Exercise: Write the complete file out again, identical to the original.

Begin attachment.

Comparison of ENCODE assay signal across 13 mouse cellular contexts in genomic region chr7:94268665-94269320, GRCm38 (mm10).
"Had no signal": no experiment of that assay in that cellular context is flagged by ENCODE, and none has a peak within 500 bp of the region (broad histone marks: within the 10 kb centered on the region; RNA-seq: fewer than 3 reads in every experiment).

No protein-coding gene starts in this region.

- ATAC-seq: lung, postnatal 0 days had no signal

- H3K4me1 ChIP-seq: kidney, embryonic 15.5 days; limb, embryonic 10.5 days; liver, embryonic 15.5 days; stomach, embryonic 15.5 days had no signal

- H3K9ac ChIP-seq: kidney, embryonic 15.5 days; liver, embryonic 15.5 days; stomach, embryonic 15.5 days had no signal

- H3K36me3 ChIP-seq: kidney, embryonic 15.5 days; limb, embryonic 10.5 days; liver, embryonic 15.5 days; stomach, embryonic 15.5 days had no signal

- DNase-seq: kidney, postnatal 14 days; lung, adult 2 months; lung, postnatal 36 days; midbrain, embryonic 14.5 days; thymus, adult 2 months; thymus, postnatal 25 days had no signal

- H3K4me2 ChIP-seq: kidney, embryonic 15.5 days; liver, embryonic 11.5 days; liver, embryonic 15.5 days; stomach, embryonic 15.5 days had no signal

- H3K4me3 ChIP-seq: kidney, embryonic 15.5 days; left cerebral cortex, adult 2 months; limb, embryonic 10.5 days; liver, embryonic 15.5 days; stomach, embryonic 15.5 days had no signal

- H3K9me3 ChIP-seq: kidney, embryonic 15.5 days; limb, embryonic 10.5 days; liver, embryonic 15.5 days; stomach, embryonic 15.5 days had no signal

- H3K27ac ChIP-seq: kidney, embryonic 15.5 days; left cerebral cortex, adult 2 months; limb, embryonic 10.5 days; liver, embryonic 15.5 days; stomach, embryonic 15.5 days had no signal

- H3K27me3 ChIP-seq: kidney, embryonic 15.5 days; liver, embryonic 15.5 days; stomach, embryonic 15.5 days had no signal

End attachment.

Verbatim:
Comparison of ENCODE assay signal across 13 mouse cellular contexts in genomic region chr7:94268665-94269320, GRCm38 (mm10).
"Had no signal": no experiment of that assay in that cellular context is flagged by ENCODE, and none has a peak within 500 bp of the region (broad histone marks: within the 10 kb centered on the region; RNA-seq: fewer than 3 reads in every experiment).

No protein-coding gene starts in this region.

- ATAC-seq: lung, postnatal 0 days had no signal

- H3K4me1 ChIP-seq: kidney, embryonic 15.5 days; limb, embryonic 10.5 days; liver, embryonic 15.5 days; stomach, embryonic 15.5 days had no signal

- H3K9ac ChIP-seq: kidney, embryonic 15.5 days; liver, embryonic 15.5 days; stomach, embryonic 15.5 days had no signal

- H3K36me3 ChIP-seq: kidney, embryonic 15.5 days; limb, embryonic 10.5 days; liver, embryonic 15.5 days; stomach, embryonic 15.5 days had no signal

- DNase-seq: kidney, postnatal 14 days; lung, adult 2 months; lung, postnatal 36 days; midbrain, embryonic 14.5 days; thymus, adult 2 months; thymus, postnatal 25 days had no signal

- H3K4me2 ChIP-seq: kidney, embryonic 15.5 days; liver, embryonic 11.5 days; liver, embryonic 15.5 days; stomach, embryonic 15.5 days had no signal

- H3K4me3 ChIP-seq: kidney, embryonic 15.5 days; left cerebral cortex, adult 2 months; limb, embryonic 10.5 days; liver, embryonic 15.5 days; stomach, embryonic 15.5 days had no signal

- H3K9me3 ChIP-seq: kidney, embryonic 15.5 days; limb, embryonic 10.5 days; liver, embryonic 15.5 days; stomach, embryonic 15.5 days had no signal

- H3K27ac ChIP-seq: kidney, embryonic 15.5 days; left cerebral cortex, adult 2 months; limb, embryonic 10.5 days; liver, embryonic 15.5 days; stomach, embryonic 15.5 days had no signal

- H3K27me3 ChIP-seq: kidney, embryonic 15.5 days; liver, embryonic 15.5 days; stomach, embryonic 15.5 days had no signal